A non-convertible currency, also known as a “blocked currency”, is the legal tender of a country that is not traded at all on the international foreign exchange market, usually because of government restrictions.
It is normally a method of protection as a non-convertible currency’s economy is usually particularly vulnerable to market movements.
If the non-convertible currency decreases or increases sharply in value, its potential adverse effects could be devastating for a country.
A flight of capital is one of the principal fears of governments that leads to the blocking of currency convertibility.
The only way to trade a non-convertible currency is on the black market.
The Brazilian real and Chilean peso are two examples of non-convertibles that represent considerable challenges for businesses operating in Brazil and Chile.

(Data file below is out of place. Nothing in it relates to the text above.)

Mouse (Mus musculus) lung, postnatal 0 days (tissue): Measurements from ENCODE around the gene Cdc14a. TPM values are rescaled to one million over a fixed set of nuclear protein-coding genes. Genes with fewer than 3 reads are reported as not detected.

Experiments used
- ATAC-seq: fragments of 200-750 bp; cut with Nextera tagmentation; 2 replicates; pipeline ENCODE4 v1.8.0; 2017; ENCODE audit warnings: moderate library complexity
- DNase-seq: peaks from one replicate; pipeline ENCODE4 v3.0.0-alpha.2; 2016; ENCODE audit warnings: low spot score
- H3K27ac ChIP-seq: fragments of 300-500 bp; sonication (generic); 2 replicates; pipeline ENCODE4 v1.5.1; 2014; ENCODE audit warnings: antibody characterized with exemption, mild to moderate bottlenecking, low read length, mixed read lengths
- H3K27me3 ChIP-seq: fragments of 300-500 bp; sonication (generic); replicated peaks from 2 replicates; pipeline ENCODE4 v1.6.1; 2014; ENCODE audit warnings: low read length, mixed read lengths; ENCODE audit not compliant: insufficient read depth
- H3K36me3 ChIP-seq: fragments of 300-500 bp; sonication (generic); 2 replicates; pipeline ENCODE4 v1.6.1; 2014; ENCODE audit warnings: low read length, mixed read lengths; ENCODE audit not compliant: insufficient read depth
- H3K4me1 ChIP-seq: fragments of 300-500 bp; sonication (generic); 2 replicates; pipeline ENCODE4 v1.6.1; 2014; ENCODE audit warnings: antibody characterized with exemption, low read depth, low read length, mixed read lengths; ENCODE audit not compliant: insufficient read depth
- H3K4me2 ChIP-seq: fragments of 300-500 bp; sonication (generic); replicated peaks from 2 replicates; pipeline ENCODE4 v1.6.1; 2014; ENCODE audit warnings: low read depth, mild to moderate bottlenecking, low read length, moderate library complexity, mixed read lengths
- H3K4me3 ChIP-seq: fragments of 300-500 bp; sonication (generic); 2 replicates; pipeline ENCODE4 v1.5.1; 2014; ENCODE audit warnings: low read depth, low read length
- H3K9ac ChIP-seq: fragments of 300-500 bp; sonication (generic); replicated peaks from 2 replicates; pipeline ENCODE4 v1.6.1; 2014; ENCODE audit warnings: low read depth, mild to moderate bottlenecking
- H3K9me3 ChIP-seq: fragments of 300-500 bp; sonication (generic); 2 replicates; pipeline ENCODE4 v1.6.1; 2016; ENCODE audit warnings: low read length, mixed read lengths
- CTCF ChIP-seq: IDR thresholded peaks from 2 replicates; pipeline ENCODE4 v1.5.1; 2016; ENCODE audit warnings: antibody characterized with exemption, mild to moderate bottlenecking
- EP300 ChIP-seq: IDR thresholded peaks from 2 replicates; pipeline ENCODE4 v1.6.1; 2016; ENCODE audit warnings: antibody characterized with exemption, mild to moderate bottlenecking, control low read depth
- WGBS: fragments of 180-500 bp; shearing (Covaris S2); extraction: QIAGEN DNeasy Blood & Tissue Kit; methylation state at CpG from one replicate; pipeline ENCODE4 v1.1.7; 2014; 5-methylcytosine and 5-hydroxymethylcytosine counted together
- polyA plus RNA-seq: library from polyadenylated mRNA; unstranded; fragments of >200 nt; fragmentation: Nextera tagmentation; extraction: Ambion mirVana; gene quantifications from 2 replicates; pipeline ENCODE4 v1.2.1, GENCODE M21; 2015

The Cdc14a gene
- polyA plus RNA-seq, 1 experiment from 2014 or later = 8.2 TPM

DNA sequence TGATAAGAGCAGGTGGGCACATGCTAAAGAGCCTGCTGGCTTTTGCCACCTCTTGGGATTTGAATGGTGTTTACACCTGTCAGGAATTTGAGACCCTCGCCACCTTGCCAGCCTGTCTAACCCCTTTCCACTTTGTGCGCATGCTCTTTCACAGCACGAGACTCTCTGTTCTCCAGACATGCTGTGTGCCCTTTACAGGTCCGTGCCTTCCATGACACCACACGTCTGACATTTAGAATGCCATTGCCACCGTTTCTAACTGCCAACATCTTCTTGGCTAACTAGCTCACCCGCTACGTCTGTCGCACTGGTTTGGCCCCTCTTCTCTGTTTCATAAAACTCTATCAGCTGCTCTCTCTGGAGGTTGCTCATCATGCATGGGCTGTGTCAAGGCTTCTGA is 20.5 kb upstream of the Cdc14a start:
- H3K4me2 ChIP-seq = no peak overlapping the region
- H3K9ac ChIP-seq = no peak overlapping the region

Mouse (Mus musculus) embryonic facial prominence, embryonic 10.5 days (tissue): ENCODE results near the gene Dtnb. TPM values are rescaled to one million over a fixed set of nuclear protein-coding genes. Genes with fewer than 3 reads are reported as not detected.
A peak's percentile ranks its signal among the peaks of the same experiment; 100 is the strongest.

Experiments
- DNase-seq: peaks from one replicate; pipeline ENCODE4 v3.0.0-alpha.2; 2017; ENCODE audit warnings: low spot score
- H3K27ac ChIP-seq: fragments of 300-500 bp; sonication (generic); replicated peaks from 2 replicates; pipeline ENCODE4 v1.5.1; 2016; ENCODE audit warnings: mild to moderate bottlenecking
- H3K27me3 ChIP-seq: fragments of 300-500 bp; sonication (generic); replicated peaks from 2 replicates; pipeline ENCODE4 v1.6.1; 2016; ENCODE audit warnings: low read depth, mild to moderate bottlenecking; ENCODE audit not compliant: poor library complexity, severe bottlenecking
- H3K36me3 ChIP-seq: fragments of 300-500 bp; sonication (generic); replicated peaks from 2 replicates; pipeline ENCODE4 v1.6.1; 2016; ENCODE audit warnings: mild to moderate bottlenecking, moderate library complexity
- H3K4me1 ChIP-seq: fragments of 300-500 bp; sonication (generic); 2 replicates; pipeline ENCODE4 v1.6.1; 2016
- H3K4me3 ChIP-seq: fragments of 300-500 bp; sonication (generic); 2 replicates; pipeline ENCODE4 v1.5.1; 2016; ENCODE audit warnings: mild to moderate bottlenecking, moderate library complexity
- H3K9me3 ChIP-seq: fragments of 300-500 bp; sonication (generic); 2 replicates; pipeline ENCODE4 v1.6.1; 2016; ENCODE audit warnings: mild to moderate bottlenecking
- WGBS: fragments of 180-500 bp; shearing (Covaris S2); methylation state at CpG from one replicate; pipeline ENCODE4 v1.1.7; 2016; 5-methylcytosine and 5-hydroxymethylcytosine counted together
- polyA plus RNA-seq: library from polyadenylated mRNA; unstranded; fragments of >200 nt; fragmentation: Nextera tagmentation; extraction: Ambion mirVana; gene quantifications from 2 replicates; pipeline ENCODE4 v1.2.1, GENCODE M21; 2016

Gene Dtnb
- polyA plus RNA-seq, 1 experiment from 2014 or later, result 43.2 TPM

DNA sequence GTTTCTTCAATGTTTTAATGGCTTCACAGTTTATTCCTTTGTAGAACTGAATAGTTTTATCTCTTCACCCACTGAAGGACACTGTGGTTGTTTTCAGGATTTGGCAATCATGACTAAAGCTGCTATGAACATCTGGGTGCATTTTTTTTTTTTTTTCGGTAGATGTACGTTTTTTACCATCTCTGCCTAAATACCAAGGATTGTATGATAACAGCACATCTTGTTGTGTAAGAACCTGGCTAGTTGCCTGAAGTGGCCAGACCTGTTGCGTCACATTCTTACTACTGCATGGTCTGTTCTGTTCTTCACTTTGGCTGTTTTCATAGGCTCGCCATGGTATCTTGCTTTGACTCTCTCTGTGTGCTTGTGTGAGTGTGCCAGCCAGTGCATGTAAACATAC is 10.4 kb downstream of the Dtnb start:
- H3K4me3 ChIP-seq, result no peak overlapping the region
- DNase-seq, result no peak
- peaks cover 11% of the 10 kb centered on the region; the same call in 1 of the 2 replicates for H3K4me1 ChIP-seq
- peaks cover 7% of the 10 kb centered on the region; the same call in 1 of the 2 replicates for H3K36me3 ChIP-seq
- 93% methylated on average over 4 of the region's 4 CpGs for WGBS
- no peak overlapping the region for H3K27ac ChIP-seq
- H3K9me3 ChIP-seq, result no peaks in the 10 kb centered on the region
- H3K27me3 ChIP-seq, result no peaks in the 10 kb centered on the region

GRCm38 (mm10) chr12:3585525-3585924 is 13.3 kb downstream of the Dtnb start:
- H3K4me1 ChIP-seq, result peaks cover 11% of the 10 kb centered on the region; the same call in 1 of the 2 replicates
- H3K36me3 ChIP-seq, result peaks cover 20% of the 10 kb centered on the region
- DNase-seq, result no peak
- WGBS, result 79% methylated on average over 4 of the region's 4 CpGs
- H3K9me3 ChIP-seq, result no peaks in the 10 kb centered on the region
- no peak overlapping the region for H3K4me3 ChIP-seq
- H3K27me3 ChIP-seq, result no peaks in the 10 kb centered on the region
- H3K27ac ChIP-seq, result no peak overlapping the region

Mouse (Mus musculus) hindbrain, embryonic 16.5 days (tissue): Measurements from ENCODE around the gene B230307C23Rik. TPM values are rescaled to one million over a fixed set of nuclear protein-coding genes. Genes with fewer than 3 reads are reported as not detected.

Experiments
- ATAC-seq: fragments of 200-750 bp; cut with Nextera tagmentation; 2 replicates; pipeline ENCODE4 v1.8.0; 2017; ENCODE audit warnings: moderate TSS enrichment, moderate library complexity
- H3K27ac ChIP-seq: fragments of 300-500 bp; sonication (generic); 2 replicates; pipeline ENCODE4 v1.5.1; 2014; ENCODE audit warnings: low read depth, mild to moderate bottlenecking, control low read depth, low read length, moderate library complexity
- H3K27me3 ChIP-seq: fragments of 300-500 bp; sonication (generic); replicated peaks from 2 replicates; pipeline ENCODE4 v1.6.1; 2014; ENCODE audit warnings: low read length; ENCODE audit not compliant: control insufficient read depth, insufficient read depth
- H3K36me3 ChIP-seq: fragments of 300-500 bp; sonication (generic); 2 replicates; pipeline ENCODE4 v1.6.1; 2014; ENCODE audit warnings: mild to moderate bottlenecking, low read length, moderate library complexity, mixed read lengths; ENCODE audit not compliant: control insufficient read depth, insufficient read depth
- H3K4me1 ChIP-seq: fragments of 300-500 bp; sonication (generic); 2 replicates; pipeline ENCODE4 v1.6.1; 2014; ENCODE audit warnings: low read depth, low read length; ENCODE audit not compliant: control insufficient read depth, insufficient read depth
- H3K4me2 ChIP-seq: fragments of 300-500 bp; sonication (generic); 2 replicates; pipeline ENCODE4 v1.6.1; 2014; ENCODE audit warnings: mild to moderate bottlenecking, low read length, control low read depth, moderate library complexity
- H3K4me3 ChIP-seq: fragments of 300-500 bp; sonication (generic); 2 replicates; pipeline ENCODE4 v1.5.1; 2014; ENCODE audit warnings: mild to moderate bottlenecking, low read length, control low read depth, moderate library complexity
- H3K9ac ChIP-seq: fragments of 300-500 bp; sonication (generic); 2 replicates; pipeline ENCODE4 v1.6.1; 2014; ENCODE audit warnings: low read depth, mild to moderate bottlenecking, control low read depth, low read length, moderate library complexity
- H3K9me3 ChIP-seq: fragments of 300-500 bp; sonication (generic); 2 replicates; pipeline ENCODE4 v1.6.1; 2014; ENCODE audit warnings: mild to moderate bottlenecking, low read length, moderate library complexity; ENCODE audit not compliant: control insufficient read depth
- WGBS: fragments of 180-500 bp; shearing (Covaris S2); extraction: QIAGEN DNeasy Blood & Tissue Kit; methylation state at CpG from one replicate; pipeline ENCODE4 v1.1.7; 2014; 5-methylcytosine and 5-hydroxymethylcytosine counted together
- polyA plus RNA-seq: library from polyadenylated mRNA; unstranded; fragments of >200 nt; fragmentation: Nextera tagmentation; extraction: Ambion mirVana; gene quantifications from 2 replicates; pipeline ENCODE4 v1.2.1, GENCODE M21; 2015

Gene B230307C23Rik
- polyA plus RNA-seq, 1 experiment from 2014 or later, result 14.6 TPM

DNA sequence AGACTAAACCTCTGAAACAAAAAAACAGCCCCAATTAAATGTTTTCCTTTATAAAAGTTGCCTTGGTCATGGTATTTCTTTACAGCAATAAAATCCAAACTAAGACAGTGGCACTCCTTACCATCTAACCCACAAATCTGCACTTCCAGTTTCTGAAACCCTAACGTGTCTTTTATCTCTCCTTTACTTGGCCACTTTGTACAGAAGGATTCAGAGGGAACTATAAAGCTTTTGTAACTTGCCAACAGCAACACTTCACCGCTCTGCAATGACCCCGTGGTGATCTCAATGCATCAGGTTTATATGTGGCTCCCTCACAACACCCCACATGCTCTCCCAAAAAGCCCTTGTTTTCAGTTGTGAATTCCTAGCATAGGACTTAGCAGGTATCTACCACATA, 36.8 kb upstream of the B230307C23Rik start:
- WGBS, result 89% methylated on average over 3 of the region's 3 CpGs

Non-convertible currencies are very often exotic currencies but do have some different characteristics.
To conduct business within such countries, companies use a financial product known as a “non-deliverable forward contract” (NDF).
NDFs are the principal way to hedge local currency risks in emerging markets that operate with a non-convertible currency.
It is crucial, however, to highlight that the non-deliverable currency can never be removed from the country of its denomination.
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